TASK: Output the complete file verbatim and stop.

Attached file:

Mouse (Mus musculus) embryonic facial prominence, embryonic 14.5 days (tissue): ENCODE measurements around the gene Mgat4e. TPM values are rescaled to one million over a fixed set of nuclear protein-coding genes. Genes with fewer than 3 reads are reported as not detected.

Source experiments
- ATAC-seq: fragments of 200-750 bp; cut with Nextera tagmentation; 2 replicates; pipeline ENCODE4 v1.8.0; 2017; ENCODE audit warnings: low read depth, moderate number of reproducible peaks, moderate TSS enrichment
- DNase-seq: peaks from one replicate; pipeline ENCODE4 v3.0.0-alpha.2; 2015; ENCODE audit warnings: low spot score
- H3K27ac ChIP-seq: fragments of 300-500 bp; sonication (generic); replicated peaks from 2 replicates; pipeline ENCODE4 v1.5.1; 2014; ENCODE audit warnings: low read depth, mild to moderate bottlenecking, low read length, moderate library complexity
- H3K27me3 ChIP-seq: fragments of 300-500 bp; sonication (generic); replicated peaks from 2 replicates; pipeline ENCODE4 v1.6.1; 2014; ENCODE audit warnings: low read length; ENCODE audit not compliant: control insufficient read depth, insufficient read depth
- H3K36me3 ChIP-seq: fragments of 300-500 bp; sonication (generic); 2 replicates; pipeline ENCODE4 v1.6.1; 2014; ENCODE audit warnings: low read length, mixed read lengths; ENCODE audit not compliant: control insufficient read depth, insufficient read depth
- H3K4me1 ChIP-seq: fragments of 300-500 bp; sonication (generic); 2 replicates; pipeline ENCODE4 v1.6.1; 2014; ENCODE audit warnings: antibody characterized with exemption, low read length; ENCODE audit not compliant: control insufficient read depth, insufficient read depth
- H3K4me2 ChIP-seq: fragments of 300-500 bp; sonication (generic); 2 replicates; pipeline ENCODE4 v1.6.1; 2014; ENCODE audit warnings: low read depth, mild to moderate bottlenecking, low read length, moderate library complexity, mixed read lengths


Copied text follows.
Mouse (Mus musculus) embryonic facial prominence, embryonic 14.5 days (tissue): ENCODE measurements around the gene Mgat4e. TPM values are rescaled to one million over a fixed set of nuclear protein-coding genes. Genes with fewer than 3 reads are reported as not detected.

Source experiments
- ATAC-seq: fragments of 200-750 bp; cut with Nextera tagmentation; 2 replicates; pipeline ENCODE4 v1.8.0; 2017; ENCODE audit warnings: low read depth, moderate number of reproducible peaks, moderate TSS enrichment
- DNase-seq: peaks from one replicate; pipeline ENCODE4 v3.0.0-alpha.2; 2015; ENCODE audit warnings: low spot score
- H3K27ac ChIP-seq: fragments of 300-500 bp; sonication (generic); replicated peaks from 2 replicates; pipeline ENCODE4 v1.5.1; 2014; ENCODE audit warnings: low read depth, mild to moderate bottlenecking, low read length, moderate library complexity
- H3K27me3 ChIP-seq: fragments of 300-500 bp; sonication (generic); replicated peaks from 2 replicates; pipeline ENCODE4 v1.6.1; 2014; ENCODE audit warnings: low read length; ENCODE audit not compliant: control insufficient read depth, insufficient read depth
- H3K36me3 ChIP-seq: fragments of 300-500 bp; sonication (generic); 2 replicates; pipeline ENCODE4 v1.6.1; 2014; ENCODE audit warnings: low read length, mixed read lengths; ENCODE audit not compliant: control insufficient read depth, insufficient read depth
- H3K4me1 ChIP-seq: fragments of 300-500 bp; sonication (generic); 2 replicates; pipeline ENCODE4 v1.6.1; 2014; ENCODE audit warnings: antibody characterized with exemption, low read length; ENCODE audit not compliant: control insufficient read depth, insufficient read depth
- H3K4me2 ChIP-seq: fragments of 300-500 bp; sonication (generic); 2 replicates; pipeline ENCODE4 v1.6.1; 2014; ENCODE audit warnings: low read depth, mild to moderate bottlenecking, low read length, moderate library complexity, mixed read lengths